Image © Karen Southworth

In 1894 Alix visited Harrogate for spa treatments. She stayed at the Cathcart Guest House from early-mid May to 19 June. The state of her health left much to be desired. She was suffering from severe sciatica, and the joyful stress of the engagement to Nicholas might have weakened her further. Alix travelled incognito to Harrogate, to take the sulphuric waters and learn Russian at the same time.

The highlight of this stay was her becoming godmother to her landlady’s twin children, Alix and Nicholas. In descriptions of Alix's stay in Harrogate as well as of the baptism ceremony, observers and biographers emphasise how modest her character was and how shy she was in dealing with people of her own rank as well as with the broader public. The latter is also in evidence in Alexandra's letters from Harrogate to her fiancé, in which she complains about the ‘persecution’ and constant ‘surveillance’ by the curious spa society. She is particularly uncomfortable about the fact that she is exposed to intrusive glances in her ‘bathchair’ and is even afraid of physical attacks by mentally disturbed people, which she would not be able escape due to her weak constitution.

Harrogate Almanack

Alix, letter to Nicholas, 10 May 1894:

I had my first suplphur bath this morning, it did not smell lovely, and made my silver bracelet, which I never take off, quite black, but that one can clean with the powder one uses for cleaning up one's silver things.
Alix, letter to Nicholas, 13 May 1894:

The people […] stand in a mass to see me drive out and although I now get in at the backyard, they watch the door and then stream to see me and some follow too. […] That's her“, one said behind me. If I were not in the bathchair I should not mind. When Gretchen was in a shop this morning, a little girl came in and the man asked her whether she had seen me. She said yes, but only once as I had my carriage in the courtyard, as I did not seem to like being looked at. I wish the others would remark it too and keep away and not stare with opera glasses through their windows. It is too unpleasant.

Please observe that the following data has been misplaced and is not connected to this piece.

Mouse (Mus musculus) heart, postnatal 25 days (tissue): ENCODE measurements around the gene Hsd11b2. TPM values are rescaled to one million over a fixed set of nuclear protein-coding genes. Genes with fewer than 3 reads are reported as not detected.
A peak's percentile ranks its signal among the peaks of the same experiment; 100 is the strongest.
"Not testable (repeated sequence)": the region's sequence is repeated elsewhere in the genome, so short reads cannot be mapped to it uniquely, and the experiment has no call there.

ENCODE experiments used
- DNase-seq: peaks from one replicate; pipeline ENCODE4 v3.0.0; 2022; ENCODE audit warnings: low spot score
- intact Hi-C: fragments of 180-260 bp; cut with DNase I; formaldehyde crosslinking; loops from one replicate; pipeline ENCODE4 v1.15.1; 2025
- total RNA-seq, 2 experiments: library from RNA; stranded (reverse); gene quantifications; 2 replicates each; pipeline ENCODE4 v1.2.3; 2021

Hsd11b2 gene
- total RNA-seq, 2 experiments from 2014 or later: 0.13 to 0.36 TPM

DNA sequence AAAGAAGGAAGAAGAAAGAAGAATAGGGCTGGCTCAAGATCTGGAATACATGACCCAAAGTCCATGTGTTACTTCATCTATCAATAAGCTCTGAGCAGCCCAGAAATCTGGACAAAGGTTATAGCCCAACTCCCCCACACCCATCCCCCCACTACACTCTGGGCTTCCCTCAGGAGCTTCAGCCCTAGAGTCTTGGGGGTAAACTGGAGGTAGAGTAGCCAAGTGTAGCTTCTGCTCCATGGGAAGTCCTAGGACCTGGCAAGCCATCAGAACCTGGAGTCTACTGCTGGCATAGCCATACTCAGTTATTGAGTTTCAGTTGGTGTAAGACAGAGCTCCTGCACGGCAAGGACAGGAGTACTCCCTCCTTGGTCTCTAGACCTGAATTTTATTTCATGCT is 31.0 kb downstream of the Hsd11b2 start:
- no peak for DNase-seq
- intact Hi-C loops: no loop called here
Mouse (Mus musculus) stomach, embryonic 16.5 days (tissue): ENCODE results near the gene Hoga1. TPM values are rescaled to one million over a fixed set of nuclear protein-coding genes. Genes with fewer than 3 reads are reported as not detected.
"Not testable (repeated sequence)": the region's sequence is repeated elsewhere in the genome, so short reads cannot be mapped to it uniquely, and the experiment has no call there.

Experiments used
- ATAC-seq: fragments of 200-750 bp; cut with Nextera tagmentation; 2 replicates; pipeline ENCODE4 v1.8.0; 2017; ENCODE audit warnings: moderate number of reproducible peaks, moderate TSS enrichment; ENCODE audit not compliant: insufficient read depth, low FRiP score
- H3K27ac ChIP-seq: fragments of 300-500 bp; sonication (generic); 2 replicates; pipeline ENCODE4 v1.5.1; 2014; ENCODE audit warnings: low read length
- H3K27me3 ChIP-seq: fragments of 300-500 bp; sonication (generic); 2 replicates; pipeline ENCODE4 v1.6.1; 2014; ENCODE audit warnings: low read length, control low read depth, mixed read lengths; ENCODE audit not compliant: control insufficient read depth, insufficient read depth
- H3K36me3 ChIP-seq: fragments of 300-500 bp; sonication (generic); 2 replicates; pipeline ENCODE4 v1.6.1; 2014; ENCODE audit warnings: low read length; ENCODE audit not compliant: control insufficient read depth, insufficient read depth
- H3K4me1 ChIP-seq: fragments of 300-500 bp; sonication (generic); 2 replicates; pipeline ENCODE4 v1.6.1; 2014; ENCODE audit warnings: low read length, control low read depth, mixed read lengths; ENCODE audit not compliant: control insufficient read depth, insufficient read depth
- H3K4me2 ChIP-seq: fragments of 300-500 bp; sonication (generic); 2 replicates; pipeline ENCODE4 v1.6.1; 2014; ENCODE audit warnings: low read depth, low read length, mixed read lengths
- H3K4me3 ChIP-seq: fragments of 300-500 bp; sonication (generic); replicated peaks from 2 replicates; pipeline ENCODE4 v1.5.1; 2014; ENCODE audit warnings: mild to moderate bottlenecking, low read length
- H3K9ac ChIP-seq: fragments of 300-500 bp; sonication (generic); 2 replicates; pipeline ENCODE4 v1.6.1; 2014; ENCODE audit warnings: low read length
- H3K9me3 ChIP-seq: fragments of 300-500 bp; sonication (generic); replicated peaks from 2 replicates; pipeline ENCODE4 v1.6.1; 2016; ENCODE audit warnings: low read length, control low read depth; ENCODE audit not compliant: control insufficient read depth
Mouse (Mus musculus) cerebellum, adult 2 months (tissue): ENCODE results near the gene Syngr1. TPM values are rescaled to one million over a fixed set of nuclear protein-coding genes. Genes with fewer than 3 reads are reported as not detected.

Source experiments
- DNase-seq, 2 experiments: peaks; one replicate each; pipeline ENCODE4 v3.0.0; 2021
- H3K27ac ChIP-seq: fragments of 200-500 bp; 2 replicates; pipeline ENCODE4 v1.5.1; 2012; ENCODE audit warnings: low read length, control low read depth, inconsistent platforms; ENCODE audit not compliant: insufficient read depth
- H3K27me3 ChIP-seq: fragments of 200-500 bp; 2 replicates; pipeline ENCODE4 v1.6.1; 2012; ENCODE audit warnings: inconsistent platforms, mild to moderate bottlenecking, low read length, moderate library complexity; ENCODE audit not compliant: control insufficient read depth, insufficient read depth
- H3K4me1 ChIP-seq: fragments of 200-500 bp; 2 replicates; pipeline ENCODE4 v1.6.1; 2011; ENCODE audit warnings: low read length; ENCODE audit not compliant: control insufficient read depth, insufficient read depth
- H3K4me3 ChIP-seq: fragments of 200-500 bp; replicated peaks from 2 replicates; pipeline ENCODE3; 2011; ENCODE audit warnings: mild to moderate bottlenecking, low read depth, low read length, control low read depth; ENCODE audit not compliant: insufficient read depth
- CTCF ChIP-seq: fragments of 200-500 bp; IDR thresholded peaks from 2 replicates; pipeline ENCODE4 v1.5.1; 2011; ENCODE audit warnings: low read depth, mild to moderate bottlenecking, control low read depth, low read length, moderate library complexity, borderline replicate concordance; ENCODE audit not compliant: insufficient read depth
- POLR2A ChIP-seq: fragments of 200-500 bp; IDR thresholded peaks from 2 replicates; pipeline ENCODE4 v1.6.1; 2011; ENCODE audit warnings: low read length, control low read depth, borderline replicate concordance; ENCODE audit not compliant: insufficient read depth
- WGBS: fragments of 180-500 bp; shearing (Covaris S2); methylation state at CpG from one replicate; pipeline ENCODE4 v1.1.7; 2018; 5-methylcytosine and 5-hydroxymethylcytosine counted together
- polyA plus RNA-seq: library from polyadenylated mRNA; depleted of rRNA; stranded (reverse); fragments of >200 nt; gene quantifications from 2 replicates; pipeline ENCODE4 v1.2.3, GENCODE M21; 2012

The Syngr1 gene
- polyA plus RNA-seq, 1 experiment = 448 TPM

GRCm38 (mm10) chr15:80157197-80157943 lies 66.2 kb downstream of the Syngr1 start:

Queen Victoria, letter to Nicholas, 25 May 1894:

The accounts of dear Alicky are upon the whole satisfactory, but she requires great quiet and rest and I send you the copy of a letter from the Doctor at Harrogate who is [a] very clever, nice man. She keeps a strict regimen of life as well as diet. She has to lie down a great deal. This ought to have been done long ago but the family doctor in whom [the family] unfortunately have great faith is a stupid man, who never will do anything and says yes to all they ask. Last autumn and winter she ought to have done what she is doing now.
Alix, letter to her friend Marion Louisa ‘Pollie’ Delmé-Radcliffe, Baroness Ungern-Sternberg, 18 June 1894:

It is really the first warm day again though a strong wind is blowing, and up here the view is lovely. A blue haze over the distant hills and a delicious breeze. The twins which turned up the day before we arrived were christened yesterday and I was Godmother to Nicholas and Alix. Of course, there was a crowd when we went to church though we tried to keep it secret. The people are a nuisance staring at one so. One feels such a fool. I bathe daily and take my water.

Russian cuttlery set, present from Alix to her godchildren.
Image © Royal Pump Room Museum, Harrogate Borough Council

This site has been conceived in conjunction with the HERA-funded research project The European Spa as a Transnational Public Space and Social Metaphor. Conception: Astrid Köhler, Text © Astrid Köhler and Karen Southworth, Design © Jana Riedel.